Category Archives: sexual assault

Sexual Assault Awareness Month: A Guy’s Experience

By Sara Kleine, 17, Contributor

April 20, 2018

The first time David, 19, of Jersey City, NJ, was sexually assaulted, he was a high school student minding his own business on a train. A man sat down next to him, showed him nude photos of himself and started touching him inappropriately. A year later, while a senior in high school, David was raped. The following year, while David was traveling abroad, a man sexually assaulted him. David had been having a rough time dealing with his identity as a gay male and blamed himself. “Because I was engaging in sexual behavior, I immediately thought I was at least partially at fault,” he says. After lots of reflection and therapy, he now states with confidence, “If you’ve been assaulted, it’s not your fault.”

April is Sexual Assault Awareness Month. We recognize this month as a time to have conversations about sexual assault, to educate ourselves and others about how to give and ask for consent and to support survivors of sexual assault. Because sexual assault is such a traumatic event, survivors often need support that can help them heal and regain self-esteem.

Sexual assault had a huge impact on David’s self-worth. “None of my first sexual encounters— consensual or not—were good and that fed into longstanding fears and shame about my sexuality,” he says. As a result, David reflects, “These experiences shook my confidence…and they have also affected the ways with which I handle relationships and sex.”

As a male survivor of sexual assault, David is not alone. According to information from the U.S. Department of Justice and cited by the Rape, Abuse & Incest National Network (RAINN), there are, on average, 321,500 victims (age 12 or older) of rape and sexual assault annually in the United States, and one out of every 10 of these victims is male., a website designed to support male survivors of sexual assault and abuse, reports that at least one in six men experience “unwanted sexual experiences” before the age of 18. Despite the significant number of guys who face sexual assault, David has observed that the narrative around it tends to center around women and girls’ experiences. While he recognizes the importance of these stories, David notes that “LGBT+ survivors and men are often shut out.” One important way to support these survivors is to include them in the discussion and validate their stories as much as those of cisgender women and heterosexual people.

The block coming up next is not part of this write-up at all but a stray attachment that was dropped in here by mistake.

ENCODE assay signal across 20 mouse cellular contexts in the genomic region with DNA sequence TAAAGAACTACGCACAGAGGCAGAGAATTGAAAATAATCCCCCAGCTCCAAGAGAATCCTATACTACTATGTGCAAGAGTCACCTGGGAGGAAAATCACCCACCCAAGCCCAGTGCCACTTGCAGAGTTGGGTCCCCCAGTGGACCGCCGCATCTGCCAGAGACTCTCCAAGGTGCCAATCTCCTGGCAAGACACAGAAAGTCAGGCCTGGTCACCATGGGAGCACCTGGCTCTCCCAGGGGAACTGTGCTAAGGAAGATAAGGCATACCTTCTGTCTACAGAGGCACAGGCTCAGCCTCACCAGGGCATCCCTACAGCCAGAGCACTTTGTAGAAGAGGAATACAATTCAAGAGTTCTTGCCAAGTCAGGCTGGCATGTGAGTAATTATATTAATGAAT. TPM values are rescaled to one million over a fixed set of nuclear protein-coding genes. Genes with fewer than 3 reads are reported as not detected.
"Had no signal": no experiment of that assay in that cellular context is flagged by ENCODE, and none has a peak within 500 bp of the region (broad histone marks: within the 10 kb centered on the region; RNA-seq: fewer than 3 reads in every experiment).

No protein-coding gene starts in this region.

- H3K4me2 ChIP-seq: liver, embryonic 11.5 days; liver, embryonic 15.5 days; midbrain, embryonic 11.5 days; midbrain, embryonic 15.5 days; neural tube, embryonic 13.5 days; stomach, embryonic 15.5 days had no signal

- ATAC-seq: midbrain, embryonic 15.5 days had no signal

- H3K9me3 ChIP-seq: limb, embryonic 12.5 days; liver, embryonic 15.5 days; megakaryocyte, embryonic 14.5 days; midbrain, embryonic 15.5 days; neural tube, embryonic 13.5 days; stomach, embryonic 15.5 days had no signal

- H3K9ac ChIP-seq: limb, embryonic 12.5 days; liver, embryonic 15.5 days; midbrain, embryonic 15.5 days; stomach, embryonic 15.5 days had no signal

Reaching out for support was very difficult for David. He didn’t start going to therapy until he had a breakdown. Now two years into therapy, David is learning that despite the way his experiences colored his view of himself and his relationships, there are plenty of people out there who “respect you, your body and your wants.” Through self-reflection, therapy and support, David has recognized that “fear and guilt, whether well-placed or not, are powerful. But self-forgiveness and inner peace is more powerful. And that’s what I’m working towards.”

If you or someone you know has been sexually assaulted, call the National Sexual Assault Hotline at 1-800-656-4673 (HOPE) or visit the Rape, Abuse & Incest National Network.

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Gymnasts Say #MeToo and Are Finally Heard

By Ashley Fowler, 18, Staff Writer

February 9, 2018

#MeToo, originally coined by activist Tarana Burke in 2006, has become a rallying call to discuss and prevent sexual assault in many fields, including athletics. Recently in the news were the trials of Larry Nassar, a doctor who worked for U.S.A. Gymnastics and Michigan State University for decades. Nassar pled guilty to federal charges of child pornography and state charges of criminal sexual conduct. In one of the trials regarding his extensive sexual abuse of female gymnasts, some of whom went on to the Olympics, Judge Rosemarie Aquilina gave the floor to over 150 victims to speak about their assault by Nassar.